ZOMBIE THREAD ALERT: This thread hasn't been posted on for a while.
to never, ever go to the Maldives on holiday(123 Posts)
after reading this report...
china? had quite a few friends go on holiday so can't be that hard other than filling in the forms and paying the fee. we went to Hong Kong but that might be easier.
YANBU. DH and I have said we won't visit anywhere that children and women are treated as cattle/commodities. Unfortunately there are people who will still holiday in these places. If tourism almost halted then the powers that be would bloody intervene then. Always down to money.
Just to clarify, China is easy to get a tourist visa to if you have a British passport.
Agree. We all huff and puff and recycle our plastic and give to charity but the reality is we like our cars, luxuries and nice cushy safe lifestyle. Doubt we would really trade that to make the world a fairer, more equal and more moral place.
I really dislike the whole Saudi thing and our kowtowing to them. Basically if I was in charge of foreign affairs I would cut links to many places. probably a good job that i'm not really.
theodorakisses I am sorry I have just read further down the thread.
I was responding to this from Theodora
theodorakisses Yeah, you are so right Ladypessary...there is no prostitution in Thailand, I just made it up for the attention. I stayed in Pattaya from 8th -25th September 2011 at the Birds and bees resort. Obviously you are a much classier person who stays in a much classier Thailand than I did. jeez.
So take my response out of context as you obviously want and need to demonise me.
I just don't think that the ordinary people stand a chance against oil or arms. I agree though, it is never futile.
Certainly in the case of Saudi the British government (red or blue) will be far too afraid of the economic consequences of pissing the Saudis off too much. The UK has, after all, earned over 43 million over 20 years from the arms sold to them in the Al-Yamamah deals, and could well earn the same again in future. Apparently it's Britain's largest ever export contract.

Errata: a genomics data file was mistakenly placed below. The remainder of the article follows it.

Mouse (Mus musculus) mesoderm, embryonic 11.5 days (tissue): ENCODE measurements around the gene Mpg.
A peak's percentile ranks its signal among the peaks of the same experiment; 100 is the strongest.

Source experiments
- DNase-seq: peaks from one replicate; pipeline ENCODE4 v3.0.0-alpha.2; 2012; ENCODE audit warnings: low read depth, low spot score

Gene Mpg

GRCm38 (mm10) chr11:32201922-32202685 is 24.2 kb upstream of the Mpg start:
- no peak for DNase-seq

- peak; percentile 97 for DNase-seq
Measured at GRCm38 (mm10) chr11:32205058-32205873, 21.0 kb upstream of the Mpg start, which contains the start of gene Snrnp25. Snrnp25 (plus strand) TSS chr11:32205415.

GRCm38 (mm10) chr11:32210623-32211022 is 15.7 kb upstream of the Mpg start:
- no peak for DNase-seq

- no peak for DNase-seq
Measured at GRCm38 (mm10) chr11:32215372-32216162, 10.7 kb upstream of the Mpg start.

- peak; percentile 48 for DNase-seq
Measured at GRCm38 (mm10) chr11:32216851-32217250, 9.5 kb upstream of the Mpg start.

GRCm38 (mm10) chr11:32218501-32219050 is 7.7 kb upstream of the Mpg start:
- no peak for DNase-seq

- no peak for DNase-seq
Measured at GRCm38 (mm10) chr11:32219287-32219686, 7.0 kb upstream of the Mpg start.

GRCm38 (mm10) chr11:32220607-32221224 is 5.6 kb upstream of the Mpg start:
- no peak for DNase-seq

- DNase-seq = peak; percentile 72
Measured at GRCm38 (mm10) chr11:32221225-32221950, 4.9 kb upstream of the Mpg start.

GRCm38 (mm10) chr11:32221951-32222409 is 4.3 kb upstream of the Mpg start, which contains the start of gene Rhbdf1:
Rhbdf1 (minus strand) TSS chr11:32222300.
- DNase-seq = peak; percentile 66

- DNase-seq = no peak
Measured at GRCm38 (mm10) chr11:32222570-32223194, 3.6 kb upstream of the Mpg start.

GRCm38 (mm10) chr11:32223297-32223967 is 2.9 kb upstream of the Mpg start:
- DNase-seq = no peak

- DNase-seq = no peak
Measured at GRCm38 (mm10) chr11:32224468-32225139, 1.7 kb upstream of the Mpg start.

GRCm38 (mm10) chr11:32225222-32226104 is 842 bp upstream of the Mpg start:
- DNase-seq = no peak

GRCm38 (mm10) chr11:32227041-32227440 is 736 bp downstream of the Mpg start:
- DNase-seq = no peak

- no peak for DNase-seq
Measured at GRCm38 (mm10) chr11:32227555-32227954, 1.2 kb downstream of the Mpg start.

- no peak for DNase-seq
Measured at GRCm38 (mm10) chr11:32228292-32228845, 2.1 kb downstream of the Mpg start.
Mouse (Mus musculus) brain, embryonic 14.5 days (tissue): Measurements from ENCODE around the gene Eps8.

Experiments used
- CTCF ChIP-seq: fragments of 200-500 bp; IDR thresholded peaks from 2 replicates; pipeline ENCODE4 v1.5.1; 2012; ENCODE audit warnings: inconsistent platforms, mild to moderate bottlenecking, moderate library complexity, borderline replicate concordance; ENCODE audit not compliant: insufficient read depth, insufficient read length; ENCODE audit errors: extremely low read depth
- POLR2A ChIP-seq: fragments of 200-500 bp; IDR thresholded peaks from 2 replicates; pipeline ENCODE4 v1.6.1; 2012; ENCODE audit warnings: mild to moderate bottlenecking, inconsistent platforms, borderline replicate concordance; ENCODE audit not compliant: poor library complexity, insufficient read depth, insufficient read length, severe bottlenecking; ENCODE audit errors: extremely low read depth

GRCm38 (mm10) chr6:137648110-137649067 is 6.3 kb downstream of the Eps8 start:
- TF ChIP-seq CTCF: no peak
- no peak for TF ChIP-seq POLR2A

So all the more reason for ordinary people to be outspoken in their criticism.
I also think it is fair to point out that the countries who sponsor terrible working conditions are not Saudi or the UAE, it's European/US multinationals who we all support if we buy anything that they produce. For example, M and S don't have to use Vietnam, Cambodia and Bangladesh (all have poor human rights and treatment of women) for making their clothes but they do. If you or I were to spend a day in one of those factories, would we ever support that firm again? So, because we don't and we trust a sturdy British brand as reflecting western values, it's ok. It is impossible to pontificate on one thing and not have to accept that we are all involved. And would I say a financially struggling family shouldn't buy their uniforms from Asda? No, because wealth, suffering and hardship are all relative and we can only try our best.
I see saudi and China as similar in being world players, rich and powerful but everyone is too scared to tackle them. That makes them incredibly powerful.
"Saudi Arabia is not promoting itself as a tourist destination to Westerners."
I don't really see that as a reason why Dubai should be criticised but the far worse rights of workers and women in Saudi should escape criticism. Dubai does respond to criticism from Western governments and make changes, albeit at a slow pace. The lack of Western interest in Saudi means the problem is all the more serious, and needs to be discussed.
Look at this horrific story - admittedly from ten years ago, but one wonders how many events from Saudi don't get noticed by Westerners.
"BsadLad I think people don't mention audi as there is no tourism there, and they don't allow people into their country on tourist visas?"
OK, how about the abuse in the rest of the Gulf, and indeed the UAE? Kuwait, Oman, Qatar, Egypt (yes, I know it doesn't have a Gulf coastline but it is influential and very much a tourist destination)?
There are many marriages that have the potential to be unequal, it doesn't mean they all are.
The Birds and Bees resort is lovely, very family friendly (although in Pattaya) and is run by local people for local people but is 5 star, very comfy although I would say more 4 star. All of the staff are local people who are sponsored to study part time and work part time. Their shop sells amazing local crafts, especially the home made blankets. you can also choose to spend a day at a community project, I loved the toy library and spent a lot of time with them. since coming back, we have joined our school with their local primary and fund raise and penpal with them. Thailand is not just about sex indeed, it is nothing to do with the actual sex, it's about corruption, greed and exploitation but it is absolutely impossible not to object to the terrible corruption from the highest level. That said, I wouldn't judge anyone for going except for the middle aged men in socks and sandals dragging some poor girl around with him or the group of british "stags" we met who thought we would think they were really clever for going one step better than Prague.